Fig. 7.

As in Fig. 3, but for the (left) KELVIN and (right) MONO results for (second row) ECMWF operational analysis and (third row) ECMWF free-run simulation with orography. (bottom) The 95% confidence intervals for the DCIN estimates in the ECMWF free-run simulation with orography are shown with a slightly broader vertical axis. (top) The corresponding ERAI plots with NOAA OLR (1982–97) are shown for comparison.

These data have half the temporal resolution of ERAI, so features appear more irregular, though T255-OPANA indices seem to match those of ERAI quite well. This is what we expect, since much of the same physics and observational data enter both analyses. It is difficult to compare amplitudes because of the lower resolution of the operational analysis, but the phase relationships match ERAI for both the KELVIN and MONO composites. The DCIN index minimum precedes the rainfall maximum in both cases by approximately 6 h. Recall that this is the lead time that appears for the west Pacific CCKW in the scatterplots of Fig. 5.

In the freely running integrations, however, significant changes occur in the RF07 indices. First, the column moisture anomaly (dotted) falls well past the rainfall anomaly, peaking near lag = +1 day for both wave filters. The threshold entropy anomaly (blue), however, peaks near lag = −2 days in both filters, and the phase and amplitude of this index approximate the ERAI results.

The important difference here is that the boundary layer moist entropy anomaly (red) is significantly smaller in T255-LAND than in both ERAI and T255-OPANA. It also arrives earlier in the MONO case, but that appears not to be robust, as is shown below. The end result is the same in both cases, however, regardless of the phase of : the DCIN minimum occurs after the rainfall anomaly, near lag = +1/3 days. The free-run ECMWF (T255-LAND) simulation thus seems to lose something when not coupled to assimilated data. Uncharacteristic behavior in the RF07 indices occurs with a diminished CCKW variance in the T255-LAND model compared to T255-OPANA. Figure 8 shows contours of standard deviation in KELVIN-filtered OLR during 6 yr of model output for both T255-OPANA and T255-LAND. The corresponding observed standard deviation from TRMM 3B42 is plotted in Fig. 2 using the same contours. The standard deviation is less in the free run than in the operational analysis. Since the DCIN–OLR relationship differs significantly between the freely running integrations and the analysis, the reduced variance of CCKWs in the west Pacific of T255-LAND supports the notion that DCIN plays a causal role in the formation and propagation of CCKWs.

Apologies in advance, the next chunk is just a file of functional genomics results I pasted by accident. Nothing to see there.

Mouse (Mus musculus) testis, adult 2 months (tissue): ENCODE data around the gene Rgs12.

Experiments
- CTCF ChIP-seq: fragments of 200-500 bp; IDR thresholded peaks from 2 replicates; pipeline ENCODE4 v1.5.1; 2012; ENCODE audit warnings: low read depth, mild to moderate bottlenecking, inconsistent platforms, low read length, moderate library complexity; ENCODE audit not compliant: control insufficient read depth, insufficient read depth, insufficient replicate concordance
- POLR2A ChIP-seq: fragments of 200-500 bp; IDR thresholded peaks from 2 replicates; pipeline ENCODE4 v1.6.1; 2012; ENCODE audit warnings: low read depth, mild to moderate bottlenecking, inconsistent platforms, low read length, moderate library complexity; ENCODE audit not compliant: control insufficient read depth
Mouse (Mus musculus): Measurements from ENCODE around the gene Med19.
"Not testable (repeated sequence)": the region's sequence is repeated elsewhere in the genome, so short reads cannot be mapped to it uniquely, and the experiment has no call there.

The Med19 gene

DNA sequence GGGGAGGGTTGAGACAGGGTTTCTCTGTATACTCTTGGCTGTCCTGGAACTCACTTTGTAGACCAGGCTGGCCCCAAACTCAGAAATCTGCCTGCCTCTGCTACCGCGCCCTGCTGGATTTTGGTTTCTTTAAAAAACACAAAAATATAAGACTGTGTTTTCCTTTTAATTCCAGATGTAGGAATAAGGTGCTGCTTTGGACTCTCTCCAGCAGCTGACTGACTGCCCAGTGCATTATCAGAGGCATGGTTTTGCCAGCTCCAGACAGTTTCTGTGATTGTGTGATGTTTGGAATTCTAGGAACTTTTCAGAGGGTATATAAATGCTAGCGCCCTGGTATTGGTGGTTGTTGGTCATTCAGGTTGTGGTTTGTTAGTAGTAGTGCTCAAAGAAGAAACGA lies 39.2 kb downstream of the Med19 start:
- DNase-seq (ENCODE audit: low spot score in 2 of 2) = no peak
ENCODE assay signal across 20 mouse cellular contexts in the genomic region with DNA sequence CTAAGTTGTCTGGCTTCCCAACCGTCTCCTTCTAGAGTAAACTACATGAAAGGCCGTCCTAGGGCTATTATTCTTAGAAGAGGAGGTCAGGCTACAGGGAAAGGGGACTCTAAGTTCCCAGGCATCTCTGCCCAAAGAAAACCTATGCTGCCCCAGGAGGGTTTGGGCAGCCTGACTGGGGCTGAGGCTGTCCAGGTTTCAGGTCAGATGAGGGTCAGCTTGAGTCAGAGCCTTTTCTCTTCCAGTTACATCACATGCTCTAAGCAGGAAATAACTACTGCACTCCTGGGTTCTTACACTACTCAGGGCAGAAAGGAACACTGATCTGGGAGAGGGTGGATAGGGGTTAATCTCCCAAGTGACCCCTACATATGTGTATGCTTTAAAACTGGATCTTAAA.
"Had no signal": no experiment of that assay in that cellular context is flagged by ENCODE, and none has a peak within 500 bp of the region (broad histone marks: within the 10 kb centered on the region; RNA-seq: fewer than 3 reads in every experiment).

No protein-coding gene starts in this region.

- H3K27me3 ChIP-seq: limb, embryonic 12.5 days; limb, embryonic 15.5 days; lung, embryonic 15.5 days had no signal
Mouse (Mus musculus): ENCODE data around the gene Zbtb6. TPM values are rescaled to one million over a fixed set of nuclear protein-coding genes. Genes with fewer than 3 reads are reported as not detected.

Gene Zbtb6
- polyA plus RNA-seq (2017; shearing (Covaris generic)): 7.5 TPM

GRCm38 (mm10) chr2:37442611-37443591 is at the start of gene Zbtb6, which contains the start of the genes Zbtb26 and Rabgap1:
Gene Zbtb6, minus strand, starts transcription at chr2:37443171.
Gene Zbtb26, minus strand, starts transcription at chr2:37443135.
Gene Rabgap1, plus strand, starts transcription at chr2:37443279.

Fig. 8.

Contours of the square root of the variance (standard deviation) of KELVIN-filtered ECMWF OLR for (left) T255-OPANA and (right) T255-LAND. The OLR has been scaled to the rainfall rate (mm day−1). WPAC group stations are marked with circles.